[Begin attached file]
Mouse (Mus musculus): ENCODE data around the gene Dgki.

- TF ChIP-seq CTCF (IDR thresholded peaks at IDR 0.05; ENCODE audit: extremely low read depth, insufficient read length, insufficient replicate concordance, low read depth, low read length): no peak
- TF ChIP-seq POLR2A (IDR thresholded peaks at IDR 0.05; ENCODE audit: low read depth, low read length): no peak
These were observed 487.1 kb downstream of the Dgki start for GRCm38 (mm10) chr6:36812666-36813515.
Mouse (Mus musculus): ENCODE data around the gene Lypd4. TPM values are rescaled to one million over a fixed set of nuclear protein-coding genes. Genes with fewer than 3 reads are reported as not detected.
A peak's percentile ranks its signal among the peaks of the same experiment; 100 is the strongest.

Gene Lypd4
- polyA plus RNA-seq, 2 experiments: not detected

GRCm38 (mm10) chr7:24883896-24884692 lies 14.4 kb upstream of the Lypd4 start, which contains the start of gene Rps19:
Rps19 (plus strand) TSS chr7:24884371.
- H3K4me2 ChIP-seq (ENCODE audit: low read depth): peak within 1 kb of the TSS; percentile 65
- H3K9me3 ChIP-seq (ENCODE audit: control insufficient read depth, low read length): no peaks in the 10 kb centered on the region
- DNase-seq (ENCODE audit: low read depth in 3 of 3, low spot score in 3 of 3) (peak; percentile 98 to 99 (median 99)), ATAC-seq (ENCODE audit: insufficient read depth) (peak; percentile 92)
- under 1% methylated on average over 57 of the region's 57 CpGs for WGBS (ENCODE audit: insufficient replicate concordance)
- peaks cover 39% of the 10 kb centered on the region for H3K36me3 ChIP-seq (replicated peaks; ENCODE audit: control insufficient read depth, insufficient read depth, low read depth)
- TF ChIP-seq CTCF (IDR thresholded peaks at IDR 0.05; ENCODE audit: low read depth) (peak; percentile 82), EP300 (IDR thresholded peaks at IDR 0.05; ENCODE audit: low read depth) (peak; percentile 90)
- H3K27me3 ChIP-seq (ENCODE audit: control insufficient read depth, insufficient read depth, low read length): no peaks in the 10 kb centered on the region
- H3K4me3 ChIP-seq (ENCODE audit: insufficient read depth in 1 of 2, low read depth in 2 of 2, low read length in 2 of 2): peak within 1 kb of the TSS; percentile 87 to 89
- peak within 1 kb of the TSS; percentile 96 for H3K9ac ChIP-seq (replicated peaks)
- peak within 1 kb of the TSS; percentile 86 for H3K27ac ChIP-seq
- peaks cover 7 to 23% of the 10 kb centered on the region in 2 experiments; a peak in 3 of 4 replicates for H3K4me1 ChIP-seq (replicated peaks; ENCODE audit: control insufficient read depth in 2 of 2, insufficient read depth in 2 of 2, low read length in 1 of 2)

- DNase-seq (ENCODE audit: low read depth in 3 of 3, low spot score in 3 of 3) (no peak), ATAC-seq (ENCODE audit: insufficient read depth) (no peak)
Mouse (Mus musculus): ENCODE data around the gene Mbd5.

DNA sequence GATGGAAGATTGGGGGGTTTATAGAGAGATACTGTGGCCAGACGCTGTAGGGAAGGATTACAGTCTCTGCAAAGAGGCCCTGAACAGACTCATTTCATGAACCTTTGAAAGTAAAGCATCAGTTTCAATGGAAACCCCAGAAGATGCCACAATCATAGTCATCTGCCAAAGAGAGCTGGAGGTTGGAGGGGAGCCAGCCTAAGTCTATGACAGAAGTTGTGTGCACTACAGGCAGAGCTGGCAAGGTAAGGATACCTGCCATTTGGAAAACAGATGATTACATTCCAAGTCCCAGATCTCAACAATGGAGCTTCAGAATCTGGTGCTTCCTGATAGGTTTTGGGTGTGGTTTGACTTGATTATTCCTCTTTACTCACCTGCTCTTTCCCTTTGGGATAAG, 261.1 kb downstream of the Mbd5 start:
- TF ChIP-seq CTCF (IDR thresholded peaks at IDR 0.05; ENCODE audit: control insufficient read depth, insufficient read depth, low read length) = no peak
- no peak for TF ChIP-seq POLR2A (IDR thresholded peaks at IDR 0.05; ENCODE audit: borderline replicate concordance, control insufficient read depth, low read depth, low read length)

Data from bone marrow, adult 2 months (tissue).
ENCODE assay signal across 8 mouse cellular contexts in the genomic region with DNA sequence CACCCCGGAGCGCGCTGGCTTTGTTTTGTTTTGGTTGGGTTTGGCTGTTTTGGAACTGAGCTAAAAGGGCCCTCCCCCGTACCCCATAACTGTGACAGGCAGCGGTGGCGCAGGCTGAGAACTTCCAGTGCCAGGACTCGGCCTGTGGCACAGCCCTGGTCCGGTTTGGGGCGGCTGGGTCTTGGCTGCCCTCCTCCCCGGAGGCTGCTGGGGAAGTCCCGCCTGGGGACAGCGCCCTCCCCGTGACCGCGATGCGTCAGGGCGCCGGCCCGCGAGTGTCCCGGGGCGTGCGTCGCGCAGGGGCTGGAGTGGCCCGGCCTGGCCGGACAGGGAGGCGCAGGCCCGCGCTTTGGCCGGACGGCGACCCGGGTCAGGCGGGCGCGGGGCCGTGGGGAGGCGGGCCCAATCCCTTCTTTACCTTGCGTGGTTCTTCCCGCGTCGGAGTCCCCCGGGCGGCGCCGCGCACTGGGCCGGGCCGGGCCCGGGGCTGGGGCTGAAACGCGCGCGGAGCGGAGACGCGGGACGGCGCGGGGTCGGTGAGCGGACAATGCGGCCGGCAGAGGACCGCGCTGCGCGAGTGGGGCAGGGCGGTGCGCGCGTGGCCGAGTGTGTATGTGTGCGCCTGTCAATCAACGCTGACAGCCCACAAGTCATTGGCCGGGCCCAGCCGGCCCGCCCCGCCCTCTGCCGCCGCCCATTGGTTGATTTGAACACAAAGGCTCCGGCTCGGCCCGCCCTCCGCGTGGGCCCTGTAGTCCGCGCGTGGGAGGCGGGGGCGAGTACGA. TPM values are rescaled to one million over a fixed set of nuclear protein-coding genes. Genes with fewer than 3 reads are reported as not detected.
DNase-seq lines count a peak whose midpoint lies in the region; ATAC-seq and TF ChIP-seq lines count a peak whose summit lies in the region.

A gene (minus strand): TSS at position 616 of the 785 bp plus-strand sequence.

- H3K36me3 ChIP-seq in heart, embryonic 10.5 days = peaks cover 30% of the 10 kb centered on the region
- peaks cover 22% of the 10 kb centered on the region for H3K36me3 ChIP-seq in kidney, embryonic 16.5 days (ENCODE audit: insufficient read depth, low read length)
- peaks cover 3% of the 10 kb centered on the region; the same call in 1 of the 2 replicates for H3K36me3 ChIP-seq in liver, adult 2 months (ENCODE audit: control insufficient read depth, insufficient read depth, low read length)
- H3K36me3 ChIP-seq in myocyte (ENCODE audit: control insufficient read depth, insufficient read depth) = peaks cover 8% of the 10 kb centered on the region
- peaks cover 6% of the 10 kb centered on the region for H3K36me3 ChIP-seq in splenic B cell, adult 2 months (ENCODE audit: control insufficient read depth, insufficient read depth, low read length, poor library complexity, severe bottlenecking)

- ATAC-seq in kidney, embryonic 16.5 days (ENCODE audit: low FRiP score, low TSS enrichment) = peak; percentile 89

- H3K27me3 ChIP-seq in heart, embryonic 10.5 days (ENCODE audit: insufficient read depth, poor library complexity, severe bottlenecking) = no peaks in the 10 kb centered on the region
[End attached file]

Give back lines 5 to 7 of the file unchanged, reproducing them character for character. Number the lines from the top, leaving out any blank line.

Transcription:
Mouse (Mus musculus): ENCODE data around the gene Lypd4. TPM values are rescaled to one million over a fixed set of nuclear protein-coding genes. Genes with fewer than 3 reads are reported as not detected.
A peak's percentile ranks its signal among the peaks of the same experiment; 100 is the strongest.

Gene Lypd4